Proximity: Local stories will be more relevant and leverage more coverage. If you write a press release you need to tailor it to the local publication you are sending it to and make it relevant.
Prominence: People with status will generally receive more coverage – celebs, CEOs
Human Interest: This is the key area – people love to know about people and finding a human interest angle to your story will appeal more to readers.
The basics of writing a press release
It is all well and good thinking you’re going to write a press release and send it out, but you may be thinking how do I even write a press release??
I’ve created a downloadable template you can use by CLICKING HERE, but here is a quick guide…
Headline: Initially think about an attention-grabbing headline. I’m not talking about one that will go into the paper – as this is the job of a journalist to think up a catchy headline, but something that sums up the story.
Opening paragraph: This is the most important element of the press release – it literally needs to sum everything up. Think about Who, What, Where, When, How – you need to answer all these questions in the initial part of the press release. A journalist needs a quick summary of what you’re telling them, so they know whether it is relevant for them or not.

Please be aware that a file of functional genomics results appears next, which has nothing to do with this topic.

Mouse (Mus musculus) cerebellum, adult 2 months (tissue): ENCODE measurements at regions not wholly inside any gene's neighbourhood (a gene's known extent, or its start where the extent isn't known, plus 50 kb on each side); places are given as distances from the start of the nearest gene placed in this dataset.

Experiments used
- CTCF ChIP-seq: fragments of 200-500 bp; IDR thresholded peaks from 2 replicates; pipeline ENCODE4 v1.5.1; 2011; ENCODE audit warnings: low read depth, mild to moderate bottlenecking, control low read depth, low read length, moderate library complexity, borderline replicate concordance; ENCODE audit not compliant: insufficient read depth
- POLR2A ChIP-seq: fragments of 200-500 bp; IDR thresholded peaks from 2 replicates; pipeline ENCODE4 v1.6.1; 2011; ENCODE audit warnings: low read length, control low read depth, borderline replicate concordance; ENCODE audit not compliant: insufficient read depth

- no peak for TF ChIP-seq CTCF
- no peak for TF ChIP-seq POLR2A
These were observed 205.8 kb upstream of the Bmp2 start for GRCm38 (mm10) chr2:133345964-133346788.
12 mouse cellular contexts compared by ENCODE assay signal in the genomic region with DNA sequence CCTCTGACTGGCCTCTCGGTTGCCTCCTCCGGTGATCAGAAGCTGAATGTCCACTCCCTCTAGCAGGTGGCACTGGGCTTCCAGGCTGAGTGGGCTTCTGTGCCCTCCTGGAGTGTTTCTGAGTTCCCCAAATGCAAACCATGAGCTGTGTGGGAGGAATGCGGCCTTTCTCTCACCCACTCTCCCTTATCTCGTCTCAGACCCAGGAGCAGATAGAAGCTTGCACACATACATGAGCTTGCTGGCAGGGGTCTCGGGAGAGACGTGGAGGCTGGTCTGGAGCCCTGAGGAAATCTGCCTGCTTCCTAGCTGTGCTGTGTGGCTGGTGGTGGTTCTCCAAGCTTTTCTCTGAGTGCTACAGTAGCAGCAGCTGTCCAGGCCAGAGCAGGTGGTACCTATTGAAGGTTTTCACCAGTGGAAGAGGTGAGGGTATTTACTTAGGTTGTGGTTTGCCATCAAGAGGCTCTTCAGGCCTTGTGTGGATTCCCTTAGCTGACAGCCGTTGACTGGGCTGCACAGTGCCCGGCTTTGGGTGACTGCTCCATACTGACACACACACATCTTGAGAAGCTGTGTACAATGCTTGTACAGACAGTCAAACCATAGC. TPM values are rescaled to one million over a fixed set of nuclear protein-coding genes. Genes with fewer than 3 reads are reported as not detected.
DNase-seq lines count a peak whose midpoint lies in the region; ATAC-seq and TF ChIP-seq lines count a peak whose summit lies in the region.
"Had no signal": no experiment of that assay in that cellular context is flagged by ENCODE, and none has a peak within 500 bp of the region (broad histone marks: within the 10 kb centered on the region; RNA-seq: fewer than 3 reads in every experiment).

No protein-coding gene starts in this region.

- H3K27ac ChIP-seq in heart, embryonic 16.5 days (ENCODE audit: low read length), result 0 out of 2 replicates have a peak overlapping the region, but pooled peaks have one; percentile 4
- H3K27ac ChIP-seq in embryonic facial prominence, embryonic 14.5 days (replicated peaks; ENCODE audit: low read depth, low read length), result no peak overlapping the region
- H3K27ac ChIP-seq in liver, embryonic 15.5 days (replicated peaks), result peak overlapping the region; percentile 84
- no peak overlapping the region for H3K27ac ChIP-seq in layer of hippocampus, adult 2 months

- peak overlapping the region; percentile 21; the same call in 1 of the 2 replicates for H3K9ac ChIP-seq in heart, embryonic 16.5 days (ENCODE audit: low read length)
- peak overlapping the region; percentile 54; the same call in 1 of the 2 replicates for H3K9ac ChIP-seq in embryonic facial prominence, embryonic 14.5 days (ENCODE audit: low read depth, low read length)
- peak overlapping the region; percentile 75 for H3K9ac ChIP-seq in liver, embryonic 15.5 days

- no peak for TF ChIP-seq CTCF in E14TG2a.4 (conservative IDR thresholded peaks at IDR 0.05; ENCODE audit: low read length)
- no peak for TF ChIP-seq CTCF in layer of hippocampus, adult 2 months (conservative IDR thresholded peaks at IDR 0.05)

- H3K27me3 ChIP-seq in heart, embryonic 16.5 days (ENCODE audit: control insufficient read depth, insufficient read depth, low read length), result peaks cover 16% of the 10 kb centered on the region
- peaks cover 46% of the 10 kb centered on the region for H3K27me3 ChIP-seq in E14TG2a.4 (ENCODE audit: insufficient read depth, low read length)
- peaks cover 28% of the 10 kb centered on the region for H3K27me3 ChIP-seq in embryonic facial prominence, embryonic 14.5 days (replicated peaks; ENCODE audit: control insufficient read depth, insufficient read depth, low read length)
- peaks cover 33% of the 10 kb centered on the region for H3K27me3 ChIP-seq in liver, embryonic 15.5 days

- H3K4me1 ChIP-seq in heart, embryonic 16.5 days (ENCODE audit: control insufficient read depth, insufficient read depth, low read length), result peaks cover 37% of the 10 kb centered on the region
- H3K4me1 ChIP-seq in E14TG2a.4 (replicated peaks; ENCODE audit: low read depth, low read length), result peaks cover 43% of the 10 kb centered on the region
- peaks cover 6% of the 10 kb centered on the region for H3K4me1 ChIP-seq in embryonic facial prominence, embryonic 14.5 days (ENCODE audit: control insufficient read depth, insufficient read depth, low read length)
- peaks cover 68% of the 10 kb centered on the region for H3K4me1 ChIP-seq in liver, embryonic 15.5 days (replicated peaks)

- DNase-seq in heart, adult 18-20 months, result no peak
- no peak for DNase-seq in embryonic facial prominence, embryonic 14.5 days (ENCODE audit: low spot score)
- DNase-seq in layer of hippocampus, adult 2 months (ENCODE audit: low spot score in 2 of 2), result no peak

Additional paragraphs: You can then elaborate in the second and third paragraphs, giving more information about your story
Quote: All good press releases should have a quote from the business owner, partner or stakeholder. Think about the main subject and who is the most relevant person to give a comment on it?
Summary: Round off your press release with any additional information, or a summary of the story, future plans, information for the reader etc.
Contact info: Vital contact information should a journalist need to get in touch with you or the business
Notes to editors: Any further information, background info that a journalist may need. Links to website etc.
It is also worth noting it is good to have a photo ready to accompany the press release as well. if you are going to send these out with your press release, they need to be high resolution for print publications, but not so big they block up the journalist’s inbox.
How to get your story in the paper
So, we’ve had a think about why you should be doing PR, how to identify a story, how to write your press release, but how do you even get it in the paper?